• (1) a byte error-counter (based on forward error correction (FEC) correctable errors); or
    • (2) determining an error density from a grant-start and grant-end error-counter that can operate:
      • (a) with FEC (based on counting correctable errors at specific locations); or
      • (b) without FEC (based on test pattern sequences).

Therefore, according to the present invention, there is provided for the first time a system for identifying faults in a GPON that includes an OLT and a plurality of ONUs, the system including: (a) a global error-counter, operationally connected to the OLT, for counting FEC-correctable errors, for each ONU, from a data stream from the GPON; and (b) a CPU for extracting an ONU status, indicative of a faulty ONU, contingent on the errors from the global error-counter.

Preferably, the system further includes: (c) a grant monitor operationally connected to, and operative to notify, the global error-counter of an expected granted ONU.

Most preferably, the grant monitor is configured to send a pre-determined PRBS to the OLT, and wherein the global error-counter is configured to count the errors based on the PRBS.

Preferably, the system further includes: (c) an FEC decoder for calculating a BER of the data stream, and for sending the BER to the global error-counter, wherein a BER threshold is indicative of a transmission error.

Preferably, the system further includes: (c) a MAC unit operative: (i) to detect a delimiter, indicative of a grant start, in an input data stream; (ii) to determine a timing of the grant start, and (iii) to send the timing to the global error-counter.

Most preferably, the input data stream is an optical data stream provided by an optical transceiver.

According to the present invention, there is provided for the first time a system for identifying faults in a GPON that includes an OLT and a plurality of ONUs, the system including: (a) a grant-start error-counter, operationally connected to the OLT, for counting grant-start errors, for each ONU, from a data stream from the GPON; (b) a grant-end error-counter, coupled to the OLT, for counting grant-end errors for each ONU; and (c) a CPU for extracting an ONU status, indicative of a faulty ONU, contingent on at least one parameter selected from the group consisting of the grant-start errors, the grant-end errors, and a combination thereof.

Preferably, the system further includes: (d) a grant monitor operationally connected to, and operative to notify, the grant-start error-counter and the grant-end error-counter of an expected granted ONU.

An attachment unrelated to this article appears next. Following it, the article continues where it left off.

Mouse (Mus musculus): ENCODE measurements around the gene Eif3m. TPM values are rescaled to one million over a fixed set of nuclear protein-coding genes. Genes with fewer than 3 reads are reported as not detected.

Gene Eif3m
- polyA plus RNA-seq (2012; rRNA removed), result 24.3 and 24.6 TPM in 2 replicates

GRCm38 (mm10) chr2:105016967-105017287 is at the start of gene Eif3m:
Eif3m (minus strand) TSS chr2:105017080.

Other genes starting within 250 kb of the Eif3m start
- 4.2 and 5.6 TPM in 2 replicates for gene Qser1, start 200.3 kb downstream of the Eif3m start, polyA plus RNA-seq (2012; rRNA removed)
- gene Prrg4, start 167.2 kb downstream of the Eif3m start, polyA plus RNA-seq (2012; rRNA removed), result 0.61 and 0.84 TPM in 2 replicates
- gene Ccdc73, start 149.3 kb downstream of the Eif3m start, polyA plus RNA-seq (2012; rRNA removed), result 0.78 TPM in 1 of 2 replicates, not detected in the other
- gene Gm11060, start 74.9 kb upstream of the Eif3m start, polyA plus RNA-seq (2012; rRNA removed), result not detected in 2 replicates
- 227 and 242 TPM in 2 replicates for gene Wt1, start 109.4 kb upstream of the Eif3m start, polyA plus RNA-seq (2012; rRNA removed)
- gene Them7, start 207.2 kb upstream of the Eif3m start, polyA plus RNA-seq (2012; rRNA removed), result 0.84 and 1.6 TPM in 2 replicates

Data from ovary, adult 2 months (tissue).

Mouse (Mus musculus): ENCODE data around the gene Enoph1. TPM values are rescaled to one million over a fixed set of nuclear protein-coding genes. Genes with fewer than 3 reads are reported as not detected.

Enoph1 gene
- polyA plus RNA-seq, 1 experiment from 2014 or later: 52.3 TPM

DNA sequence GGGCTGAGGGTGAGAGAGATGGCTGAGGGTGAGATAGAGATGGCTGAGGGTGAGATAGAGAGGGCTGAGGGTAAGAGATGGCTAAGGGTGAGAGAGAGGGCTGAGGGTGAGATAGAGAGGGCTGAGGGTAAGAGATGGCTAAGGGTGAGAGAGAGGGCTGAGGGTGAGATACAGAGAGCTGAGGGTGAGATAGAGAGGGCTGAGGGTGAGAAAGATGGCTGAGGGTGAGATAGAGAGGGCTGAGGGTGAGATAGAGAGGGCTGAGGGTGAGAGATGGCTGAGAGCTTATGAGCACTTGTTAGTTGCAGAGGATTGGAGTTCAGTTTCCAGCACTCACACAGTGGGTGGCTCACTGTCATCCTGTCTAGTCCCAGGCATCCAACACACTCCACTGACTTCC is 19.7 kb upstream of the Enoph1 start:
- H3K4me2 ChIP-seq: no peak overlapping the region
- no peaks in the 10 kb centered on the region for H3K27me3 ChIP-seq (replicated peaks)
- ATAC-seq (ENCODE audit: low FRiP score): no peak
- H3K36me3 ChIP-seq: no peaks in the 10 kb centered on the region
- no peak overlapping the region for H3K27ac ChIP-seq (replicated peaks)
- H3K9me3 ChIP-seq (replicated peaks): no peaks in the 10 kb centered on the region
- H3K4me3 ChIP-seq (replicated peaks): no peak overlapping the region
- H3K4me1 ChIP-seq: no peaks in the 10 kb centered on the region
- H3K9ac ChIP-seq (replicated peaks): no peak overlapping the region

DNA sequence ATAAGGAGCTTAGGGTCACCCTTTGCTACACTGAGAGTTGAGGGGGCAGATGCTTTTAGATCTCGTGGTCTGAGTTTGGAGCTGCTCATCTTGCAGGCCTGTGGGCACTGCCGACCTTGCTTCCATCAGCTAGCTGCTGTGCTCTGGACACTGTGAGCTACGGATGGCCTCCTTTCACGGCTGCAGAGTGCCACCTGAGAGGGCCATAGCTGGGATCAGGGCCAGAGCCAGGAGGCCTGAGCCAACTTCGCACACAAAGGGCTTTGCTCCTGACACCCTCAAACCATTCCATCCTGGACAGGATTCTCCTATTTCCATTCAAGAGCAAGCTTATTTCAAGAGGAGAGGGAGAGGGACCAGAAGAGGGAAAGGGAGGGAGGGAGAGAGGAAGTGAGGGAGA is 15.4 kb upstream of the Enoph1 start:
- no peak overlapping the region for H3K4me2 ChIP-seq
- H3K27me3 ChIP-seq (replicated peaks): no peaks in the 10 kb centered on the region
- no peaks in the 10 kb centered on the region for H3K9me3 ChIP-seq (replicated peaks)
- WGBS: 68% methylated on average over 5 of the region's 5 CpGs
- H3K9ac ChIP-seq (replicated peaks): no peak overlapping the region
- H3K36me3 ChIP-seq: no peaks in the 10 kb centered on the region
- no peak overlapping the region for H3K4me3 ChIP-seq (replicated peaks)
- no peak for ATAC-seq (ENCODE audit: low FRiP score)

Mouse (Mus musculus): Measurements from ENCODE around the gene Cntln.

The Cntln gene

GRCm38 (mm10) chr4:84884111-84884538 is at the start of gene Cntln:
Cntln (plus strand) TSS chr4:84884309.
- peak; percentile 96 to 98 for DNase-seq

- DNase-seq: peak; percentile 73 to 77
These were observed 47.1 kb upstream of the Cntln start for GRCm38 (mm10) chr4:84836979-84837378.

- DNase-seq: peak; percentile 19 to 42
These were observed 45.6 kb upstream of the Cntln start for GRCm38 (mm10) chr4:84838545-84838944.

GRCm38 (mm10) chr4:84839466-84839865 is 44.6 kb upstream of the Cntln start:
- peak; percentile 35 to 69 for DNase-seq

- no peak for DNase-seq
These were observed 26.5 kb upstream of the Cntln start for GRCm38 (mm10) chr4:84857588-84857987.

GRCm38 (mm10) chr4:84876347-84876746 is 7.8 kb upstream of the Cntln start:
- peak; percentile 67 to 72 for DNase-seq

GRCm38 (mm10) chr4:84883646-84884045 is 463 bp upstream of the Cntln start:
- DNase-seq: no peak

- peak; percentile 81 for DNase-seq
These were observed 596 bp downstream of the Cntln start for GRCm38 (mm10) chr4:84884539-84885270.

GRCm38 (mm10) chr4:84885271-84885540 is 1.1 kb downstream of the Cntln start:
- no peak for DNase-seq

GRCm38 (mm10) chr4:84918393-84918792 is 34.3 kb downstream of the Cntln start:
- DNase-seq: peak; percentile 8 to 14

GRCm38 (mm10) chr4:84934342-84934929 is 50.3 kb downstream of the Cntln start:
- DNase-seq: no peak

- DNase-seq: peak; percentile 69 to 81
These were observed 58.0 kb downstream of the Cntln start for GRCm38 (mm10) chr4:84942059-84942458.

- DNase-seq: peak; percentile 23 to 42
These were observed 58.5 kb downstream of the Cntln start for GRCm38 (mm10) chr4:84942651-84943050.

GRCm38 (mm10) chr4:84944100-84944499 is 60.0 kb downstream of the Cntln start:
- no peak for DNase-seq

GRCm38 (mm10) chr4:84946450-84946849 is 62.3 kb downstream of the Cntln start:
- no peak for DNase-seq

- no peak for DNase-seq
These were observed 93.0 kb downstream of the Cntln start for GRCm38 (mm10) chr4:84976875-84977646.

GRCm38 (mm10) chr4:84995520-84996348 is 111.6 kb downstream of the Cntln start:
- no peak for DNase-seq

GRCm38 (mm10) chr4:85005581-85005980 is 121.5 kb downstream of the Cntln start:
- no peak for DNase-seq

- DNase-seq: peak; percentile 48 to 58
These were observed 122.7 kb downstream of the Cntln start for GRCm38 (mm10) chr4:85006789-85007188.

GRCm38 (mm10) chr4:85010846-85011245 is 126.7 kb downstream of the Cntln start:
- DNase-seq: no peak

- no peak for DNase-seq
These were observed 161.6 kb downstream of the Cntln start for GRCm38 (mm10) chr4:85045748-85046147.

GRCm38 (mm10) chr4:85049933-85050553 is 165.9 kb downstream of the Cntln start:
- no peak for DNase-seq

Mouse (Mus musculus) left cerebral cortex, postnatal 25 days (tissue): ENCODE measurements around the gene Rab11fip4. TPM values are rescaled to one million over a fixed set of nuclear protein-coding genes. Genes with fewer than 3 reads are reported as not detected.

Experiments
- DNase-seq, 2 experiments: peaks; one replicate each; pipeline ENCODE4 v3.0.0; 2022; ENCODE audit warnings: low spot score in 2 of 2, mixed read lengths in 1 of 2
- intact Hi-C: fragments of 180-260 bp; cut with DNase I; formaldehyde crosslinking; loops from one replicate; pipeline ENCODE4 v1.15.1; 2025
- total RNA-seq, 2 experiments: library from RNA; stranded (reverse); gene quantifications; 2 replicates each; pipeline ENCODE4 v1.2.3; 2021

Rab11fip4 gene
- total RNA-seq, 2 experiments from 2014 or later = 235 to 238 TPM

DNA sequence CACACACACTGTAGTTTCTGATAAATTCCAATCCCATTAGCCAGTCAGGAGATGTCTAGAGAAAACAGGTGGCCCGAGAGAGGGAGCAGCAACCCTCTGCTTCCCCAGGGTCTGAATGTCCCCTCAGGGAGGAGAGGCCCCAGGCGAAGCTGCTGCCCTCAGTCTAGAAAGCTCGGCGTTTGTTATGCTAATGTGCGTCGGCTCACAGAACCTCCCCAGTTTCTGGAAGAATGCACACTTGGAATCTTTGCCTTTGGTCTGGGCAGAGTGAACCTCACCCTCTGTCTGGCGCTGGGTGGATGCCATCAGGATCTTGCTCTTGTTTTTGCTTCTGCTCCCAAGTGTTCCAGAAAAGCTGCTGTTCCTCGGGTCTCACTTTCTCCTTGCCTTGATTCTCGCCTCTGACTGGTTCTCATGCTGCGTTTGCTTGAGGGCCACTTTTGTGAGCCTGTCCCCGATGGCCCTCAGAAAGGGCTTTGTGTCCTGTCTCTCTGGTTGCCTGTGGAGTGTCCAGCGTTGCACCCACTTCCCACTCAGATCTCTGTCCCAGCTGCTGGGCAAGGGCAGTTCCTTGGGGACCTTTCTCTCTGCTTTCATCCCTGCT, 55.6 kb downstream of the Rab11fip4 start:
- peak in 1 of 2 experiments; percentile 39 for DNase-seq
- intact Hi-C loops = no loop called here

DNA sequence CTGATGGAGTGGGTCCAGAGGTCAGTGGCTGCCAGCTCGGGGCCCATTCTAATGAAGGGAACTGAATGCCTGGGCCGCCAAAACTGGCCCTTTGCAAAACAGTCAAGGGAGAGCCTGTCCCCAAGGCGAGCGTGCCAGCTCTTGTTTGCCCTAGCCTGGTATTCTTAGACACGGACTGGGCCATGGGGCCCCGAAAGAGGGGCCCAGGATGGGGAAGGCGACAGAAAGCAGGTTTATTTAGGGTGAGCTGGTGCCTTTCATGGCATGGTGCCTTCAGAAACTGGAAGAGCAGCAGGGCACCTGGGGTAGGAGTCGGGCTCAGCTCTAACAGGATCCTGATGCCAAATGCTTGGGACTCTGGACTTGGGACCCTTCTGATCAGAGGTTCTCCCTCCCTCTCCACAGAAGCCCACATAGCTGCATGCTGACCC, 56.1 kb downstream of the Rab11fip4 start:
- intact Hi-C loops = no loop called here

Most preferably, the grant monitor is configured to send a pre-determined PRBS to the OLT for determining locations of the grant-start errors and locations of the grant-end errors.

Preferably, the system further comprising: (d) an FEC decoder for calculating a BER of the data stream, and for sending the BER to the grant-start error-counter and the grant-end error-counter, wherein a BER threshold is indicative of a transmission error.

Preferably, the system further comprising: (d) a MAC unit operative: (i) to detect a delimiter, indicative of a grant start, in an input data stream; (ii) to determine a timing of the grant start; and (iii) to send the timing to the grant-start error-counter and the grant-end error-counter.

Most preferably, the input data stream is an optical data stream provided by an optical transceiver.

Preferably, the grant-start error-counter is configured to count errors in a first block of a FEC grant, and wherein the grant-end error-counter is configured to count errors in a last block of the FEC grant.

Preferably, the grant-start error-counter is configured to count errors in a first N-bytes of a FEC grant, and wherein the grant-end error-counter is configured to count errors in a last N-bytes of the FEC grant.

According to the present invention, there is provided for the first time a method for identifying faults in a GPON that includes an OLT and a plurality of ONUs, the method including the steps of: (a) counting FEC-correctable errors, for each ONU, from a data stream from the GPON using a global error-counter operationally connected to the OLT; and (b) contingent on the errors from the global error-counter, extracting an ONU status indicative of a faulty ONU.

Preferably, the method further includes the steps of: (c) prior to the step of counting, calculating a BER of the data stream using an FEC decoder; and (d) sending the BER to the global error-counter, wherein a BER threshold is indicative of a transmission error.

Preferably, the method further includes the steps of: (c) prior to the step of counting, detecting a delimiter in an input data stream using a MAC unit, wherein the delimiter is indicative of a grant start; (d) determining a timing of the grant start using the delimiter; and (e) sending the timing to the global error-counter.